Travelers board an airplane and expect the Wi-Fi, which is often expensive, to work as it does at home. But it's not as good as at home, and it may never be. Should airlines do a better job of communicating that to customers?
When in-flight Wi-Fi doesn’t work, as happens all too frequently, airlines often offer a simple response — don’t blame us.
Yes, the airlines advertise and sell internet, and when it works properly, they’re happy to take credit. But like their passengers, airlines are at the mercy of suppliers to ensure reliability. Some systems work better than others, but none is exactly like a passenger’s home internet, no matter what Gogo or ViaSat claims.
Will it improve?
Maybe, United Airlines Chief Digital Officer Linda Jojo told me recently. But Jojo, who has had a long career working in technology, said she is a realist. Getting Wi-Fi to the plane is an advanced problem, even if passengers don’t know it.
“There is this thing called physics, and it probably always will be in the way,” she said.
What’s odd is that airlines don’t communicate this to passengers. Many airline executives know they need fast, reliable Wi-Fi to keep pace with competitors, so they overpromise what they can provide. But wouldn’t it be better if airlines were honest about what passengers could expect?
It makes no sense that customers demand a ground-like experience without understanding why the ground and the air are different. As Jojo put it:
“Never forget that you’re going hundreds of miles an hour at 35,000 feet, [with the connection] beaming from a satellite orbiting the earth. The reality is, it will probably never be as good as your living room, because let’s face it, your living room is going to get faster too.”
What do you think? Should airlines better communicate to customers what they should expect from in-flight Wi-Fi? Let me know via email or Twitter.
Stories of the Week
Skift Tech Forum Preview: United’s Chief Digital Exec on Fixing In-Flight Wi-Fi: In this interview with Jojo, I touched on several topics, including why the threat of cyber attacks worries her. I’ll interview Jojo on stage on June 12 at the first Skift Tech Forum in Silicon Valley. Tickets are still available.
These U.S. Airline CEOs Made the Most Money Last Year: Delta Air Lines CEO Ed Bastian made more money than his peers last year, and he probably deserves it, given Delta is the most consistently profitable U.S. airline. How well did other CEOs make out last year? Read the story to find out what every U.S. airline CEO was paid in 2017.
U.S. Airlines Lose Tolerance for Money-Losing Flights as Fuel Prices Rise: Nothing refocuses airline executives like rising fuel prices. If they continue to creep up, expect airlines to cancel more marginal routes, like American Airlines’ Chicago-Beijing route, which goes away in October.
U.S. Issues New Requirements for Russian Planes in Airspace Spat: The U.S. State Department wants to reach a long-term deal with Russia that will allow U.S. passenger and cargo airlines to fly over Russia. But Russia doesn’t seem interested in ongoing talks. Now, the United States is trying to exert some leverage. Will it work?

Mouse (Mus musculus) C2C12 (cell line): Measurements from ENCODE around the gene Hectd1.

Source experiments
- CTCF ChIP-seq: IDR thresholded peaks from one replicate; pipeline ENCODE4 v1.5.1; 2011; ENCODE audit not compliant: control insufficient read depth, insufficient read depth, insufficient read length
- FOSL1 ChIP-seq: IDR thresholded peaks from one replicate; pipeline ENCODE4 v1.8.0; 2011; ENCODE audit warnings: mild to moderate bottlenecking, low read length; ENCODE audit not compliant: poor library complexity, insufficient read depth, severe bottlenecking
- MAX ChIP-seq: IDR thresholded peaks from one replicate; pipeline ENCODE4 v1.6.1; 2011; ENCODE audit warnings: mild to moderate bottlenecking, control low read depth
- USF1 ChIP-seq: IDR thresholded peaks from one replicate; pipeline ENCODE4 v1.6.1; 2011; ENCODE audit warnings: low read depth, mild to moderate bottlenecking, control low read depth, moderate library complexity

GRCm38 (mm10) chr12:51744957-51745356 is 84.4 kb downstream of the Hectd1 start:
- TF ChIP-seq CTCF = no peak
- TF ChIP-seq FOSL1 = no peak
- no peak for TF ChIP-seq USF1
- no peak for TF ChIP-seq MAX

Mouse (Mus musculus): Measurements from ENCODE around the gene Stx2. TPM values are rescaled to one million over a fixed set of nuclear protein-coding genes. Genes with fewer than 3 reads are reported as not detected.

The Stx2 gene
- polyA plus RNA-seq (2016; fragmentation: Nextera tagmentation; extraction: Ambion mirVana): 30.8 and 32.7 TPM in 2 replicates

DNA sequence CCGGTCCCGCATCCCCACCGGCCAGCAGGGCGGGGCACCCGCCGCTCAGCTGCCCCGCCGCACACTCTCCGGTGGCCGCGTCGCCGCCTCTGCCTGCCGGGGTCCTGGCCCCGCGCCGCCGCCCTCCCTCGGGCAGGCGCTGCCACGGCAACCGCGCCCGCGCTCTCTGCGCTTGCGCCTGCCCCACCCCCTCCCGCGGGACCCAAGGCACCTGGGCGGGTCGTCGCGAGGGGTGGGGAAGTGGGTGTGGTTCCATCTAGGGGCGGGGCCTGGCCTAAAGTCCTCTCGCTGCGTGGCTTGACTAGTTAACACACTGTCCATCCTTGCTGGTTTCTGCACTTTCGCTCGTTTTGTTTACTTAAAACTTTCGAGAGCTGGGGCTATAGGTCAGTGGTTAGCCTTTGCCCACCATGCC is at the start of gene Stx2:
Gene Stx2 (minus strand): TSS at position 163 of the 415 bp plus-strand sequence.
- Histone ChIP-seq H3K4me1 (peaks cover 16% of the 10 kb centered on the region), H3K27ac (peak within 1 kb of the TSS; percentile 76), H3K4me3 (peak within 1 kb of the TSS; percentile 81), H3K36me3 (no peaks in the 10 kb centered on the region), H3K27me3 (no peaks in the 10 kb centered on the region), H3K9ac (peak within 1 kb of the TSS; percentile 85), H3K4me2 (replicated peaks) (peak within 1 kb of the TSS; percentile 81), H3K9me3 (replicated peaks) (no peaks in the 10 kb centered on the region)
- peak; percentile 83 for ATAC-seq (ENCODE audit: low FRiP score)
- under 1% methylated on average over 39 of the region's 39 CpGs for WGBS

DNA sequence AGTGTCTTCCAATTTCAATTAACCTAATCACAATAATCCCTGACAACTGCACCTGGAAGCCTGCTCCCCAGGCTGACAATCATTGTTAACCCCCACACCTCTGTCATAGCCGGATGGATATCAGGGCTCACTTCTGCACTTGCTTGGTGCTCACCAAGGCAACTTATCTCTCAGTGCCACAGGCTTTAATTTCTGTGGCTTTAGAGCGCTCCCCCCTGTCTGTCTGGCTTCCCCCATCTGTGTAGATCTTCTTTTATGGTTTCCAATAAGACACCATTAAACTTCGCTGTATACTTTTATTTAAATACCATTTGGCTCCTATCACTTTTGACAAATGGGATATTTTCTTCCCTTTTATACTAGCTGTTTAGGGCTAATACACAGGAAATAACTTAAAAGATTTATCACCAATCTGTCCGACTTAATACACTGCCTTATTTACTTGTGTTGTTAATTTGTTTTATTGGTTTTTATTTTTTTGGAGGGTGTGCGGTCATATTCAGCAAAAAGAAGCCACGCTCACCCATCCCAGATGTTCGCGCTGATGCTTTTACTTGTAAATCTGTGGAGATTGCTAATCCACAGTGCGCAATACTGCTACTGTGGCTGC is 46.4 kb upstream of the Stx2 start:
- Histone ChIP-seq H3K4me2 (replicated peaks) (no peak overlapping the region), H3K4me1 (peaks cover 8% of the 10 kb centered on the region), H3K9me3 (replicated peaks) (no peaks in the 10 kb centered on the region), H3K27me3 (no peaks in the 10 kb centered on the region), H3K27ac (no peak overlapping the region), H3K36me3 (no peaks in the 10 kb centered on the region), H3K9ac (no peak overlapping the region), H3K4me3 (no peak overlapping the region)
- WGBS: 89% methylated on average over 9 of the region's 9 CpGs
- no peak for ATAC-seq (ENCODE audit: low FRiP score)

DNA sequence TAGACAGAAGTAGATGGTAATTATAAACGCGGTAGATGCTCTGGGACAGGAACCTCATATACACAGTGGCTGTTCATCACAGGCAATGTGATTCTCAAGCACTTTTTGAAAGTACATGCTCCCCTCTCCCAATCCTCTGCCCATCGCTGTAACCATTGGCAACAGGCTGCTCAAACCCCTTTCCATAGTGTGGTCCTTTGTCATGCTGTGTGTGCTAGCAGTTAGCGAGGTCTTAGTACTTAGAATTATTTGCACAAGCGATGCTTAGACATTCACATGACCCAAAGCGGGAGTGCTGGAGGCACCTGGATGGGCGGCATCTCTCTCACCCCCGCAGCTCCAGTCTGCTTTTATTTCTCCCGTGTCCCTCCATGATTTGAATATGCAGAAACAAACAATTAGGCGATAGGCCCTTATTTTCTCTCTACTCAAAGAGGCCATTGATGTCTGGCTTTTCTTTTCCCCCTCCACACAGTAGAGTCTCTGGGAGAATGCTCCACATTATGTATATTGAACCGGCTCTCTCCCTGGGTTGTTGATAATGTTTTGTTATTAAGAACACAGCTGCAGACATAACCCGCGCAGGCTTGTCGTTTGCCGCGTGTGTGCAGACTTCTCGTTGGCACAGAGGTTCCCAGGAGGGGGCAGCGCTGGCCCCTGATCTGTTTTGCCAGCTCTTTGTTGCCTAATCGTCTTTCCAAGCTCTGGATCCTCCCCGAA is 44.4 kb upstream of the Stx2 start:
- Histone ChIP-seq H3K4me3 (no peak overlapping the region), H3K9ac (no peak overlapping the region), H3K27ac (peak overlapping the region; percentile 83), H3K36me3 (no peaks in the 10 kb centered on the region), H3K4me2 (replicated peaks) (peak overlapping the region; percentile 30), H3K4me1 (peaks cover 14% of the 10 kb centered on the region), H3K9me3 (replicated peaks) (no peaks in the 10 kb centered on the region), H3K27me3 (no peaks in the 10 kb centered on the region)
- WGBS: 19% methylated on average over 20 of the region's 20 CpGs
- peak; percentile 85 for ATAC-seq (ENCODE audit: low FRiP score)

These 10 U.S. Zip Codes Buy the Most Travel Online: My colleague Sean O’Neill worked with Adara, a Palo Alto-based travel data aggregator, to pinpoint the U.S. zip codes that buy the most travel online, and the results are fascinating. According to the data, travelers in the 60602 zip code — that’s Chicago — buy more travel than consumers in any other U.S. zip code.
Medical Emergencies Treated by Onboard Doctors Present Quandaries for Airlines: When there’s a medical emergency on board, who makes the call about what to do? Often, as this Bloomberg story explains, it’s a third party like MedAire Inc., which provides in-flight medical advice to more than 100 airlines. MedAire’s experts are far less likely to recommend pilots divert to the nearest airport than doctors on the aircraft. “Doctors, they tend to recommend diversions more than we do, because of course they don’t want to assume the long-term responsibility,” a MedAire executive told Bloomberg.
More Jobs Will Be Cleared for Takeoff. Aspiring Pilots Are Ready: We know it’s finally a good time to be an airline pilot. But how good? The New York Times says nearly every aspiring pilot who wants a job can find one. “I’ve never seen the industry be at this level of pilot demand,” Kenneth P. Byrnes, the chairman of the flight training department at Embry-Riddle Aeronautical University, told the newspaper. But are things really different now? Or will prospective pilots rush to join the industry only to face furloughs in a few years?
After 41 Years, Former Braniff International Pilots Gather for One Last Cookout: This is a neat story from Conor Shine of the Dallas Morning News. For more than 40 years, ex-Braniff pilots have gathered near Dallas to swap stories about the old days. But the group is getting older, so this was the last official cookout. “We had a nice run,” one pilot said. “We enjoy it and we enjoy each other’s company. We’ll still have meetings until the last guy dies, I guess.”
See You in Sydney?
I’m attending IATA’s annual general meeting in Sydney, June 3–5. My schedule during the day is packed, but I’m looking forward to the networking events. If you see me at one of them, come say hello.
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Skift Aviation Business Editor Brian Sumers [[email protected]] curates the Skift Airline Innovation Report. Skift emails the newsletter every Wednesday. Have a story idea? Or a juicy news tip? Want to share a memo? Send him an email or tweet him.
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Photo credit: As on many airlines, the WiFi on United Airlines is not as reliable as customers would like. But United also streams movies and television programs from a server on the aircraft to passenger devices, and that system, pictured here, often is more reliable. United Airlines